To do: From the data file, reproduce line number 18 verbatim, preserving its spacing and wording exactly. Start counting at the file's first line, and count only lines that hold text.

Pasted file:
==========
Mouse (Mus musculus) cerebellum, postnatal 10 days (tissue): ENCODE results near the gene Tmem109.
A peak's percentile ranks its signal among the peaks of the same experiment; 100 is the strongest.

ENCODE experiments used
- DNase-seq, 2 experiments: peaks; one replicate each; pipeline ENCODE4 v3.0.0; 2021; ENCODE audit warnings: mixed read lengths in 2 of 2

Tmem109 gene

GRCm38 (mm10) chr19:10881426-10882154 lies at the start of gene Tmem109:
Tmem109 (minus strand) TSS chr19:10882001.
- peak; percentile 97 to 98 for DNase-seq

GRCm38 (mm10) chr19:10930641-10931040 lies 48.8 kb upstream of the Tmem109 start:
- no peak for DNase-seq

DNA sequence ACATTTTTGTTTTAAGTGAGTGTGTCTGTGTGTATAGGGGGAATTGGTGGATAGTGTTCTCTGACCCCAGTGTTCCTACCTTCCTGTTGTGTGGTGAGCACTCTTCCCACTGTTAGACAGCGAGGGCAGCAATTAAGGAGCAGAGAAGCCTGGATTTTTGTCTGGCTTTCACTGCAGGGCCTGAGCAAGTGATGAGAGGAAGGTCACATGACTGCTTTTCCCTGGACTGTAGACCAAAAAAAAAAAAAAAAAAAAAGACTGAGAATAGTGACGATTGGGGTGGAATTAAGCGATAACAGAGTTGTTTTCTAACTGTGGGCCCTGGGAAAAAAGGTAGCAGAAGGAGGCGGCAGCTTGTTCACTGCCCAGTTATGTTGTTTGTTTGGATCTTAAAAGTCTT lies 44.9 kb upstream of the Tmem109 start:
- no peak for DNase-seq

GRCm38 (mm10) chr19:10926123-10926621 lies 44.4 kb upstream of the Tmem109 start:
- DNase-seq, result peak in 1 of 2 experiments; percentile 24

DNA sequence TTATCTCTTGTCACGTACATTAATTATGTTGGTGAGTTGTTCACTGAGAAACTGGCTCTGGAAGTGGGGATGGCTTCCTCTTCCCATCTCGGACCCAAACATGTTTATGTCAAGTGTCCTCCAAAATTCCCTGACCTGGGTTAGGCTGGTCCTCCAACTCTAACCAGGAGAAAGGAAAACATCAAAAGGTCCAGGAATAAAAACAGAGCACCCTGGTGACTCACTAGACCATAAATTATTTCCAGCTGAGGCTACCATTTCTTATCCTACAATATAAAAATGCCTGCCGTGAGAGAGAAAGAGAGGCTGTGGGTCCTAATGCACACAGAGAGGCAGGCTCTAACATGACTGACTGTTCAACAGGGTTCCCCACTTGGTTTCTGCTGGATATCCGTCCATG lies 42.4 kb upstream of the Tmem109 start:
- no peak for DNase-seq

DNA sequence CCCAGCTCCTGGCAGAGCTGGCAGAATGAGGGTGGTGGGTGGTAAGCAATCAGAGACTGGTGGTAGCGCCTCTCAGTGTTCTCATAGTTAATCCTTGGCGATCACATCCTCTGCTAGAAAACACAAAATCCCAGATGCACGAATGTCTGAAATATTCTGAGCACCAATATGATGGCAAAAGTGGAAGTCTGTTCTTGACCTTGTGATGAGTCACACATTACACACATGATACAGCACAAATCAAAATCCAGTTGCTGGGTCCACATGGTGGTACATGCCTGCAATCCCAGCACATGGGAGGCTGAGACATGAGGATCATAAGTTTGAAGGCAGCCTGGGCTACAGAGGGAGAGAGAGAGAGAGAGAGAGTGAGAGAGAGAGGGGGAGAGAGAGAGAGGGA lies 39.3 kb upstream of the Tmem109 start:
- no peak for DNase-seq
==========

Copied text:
- no peak for DNase-seq